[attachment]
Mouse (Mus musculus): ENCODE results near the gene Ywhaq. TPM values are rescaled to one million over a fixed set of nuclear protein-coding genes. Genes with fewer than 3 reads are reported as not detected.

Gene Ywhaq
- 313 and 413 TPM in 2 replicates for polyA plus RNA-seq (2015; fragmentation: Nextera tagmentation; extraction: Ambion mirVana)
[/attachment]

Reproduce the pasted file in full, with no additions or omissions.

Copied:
Mouse (Mus musculus): ENCODE results near the gene Ywhaq. TPM values are rescaled to one million over a fixed set of nuclear protein-coding genes. Genes with fewer than 3 reads are reported as not detected.

Gene Ywhaq
- 313 and 413 TPM in 2 replicates for polyA plus RNA-seq (2015; fragmentation: Nextera tagmentation; extraction: Ambion mirVana)